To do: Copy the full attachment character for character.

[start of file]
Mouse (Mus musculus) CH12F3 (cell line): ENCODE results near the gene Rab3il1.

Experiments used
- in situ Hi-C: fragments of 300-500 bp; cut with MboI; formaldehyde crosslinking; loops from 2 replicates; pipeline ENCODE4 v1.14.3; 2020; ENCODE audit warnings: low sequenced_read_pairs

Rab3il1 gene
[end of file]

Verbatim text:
Mouse (Mus musculus) CH12F3 (cell line): ENCODE results near the gene Rab3il1.

Experiments used
- in situ Hi-C: fragments of 300-500 bp; cut with MboI; formaldehyde crosslinking; loops from 2 replicates; pipeline ENCODE4 v1.14.3; 2020; ENCODE audit warnings: low sequenced_read_pairs

Rab3il1 gene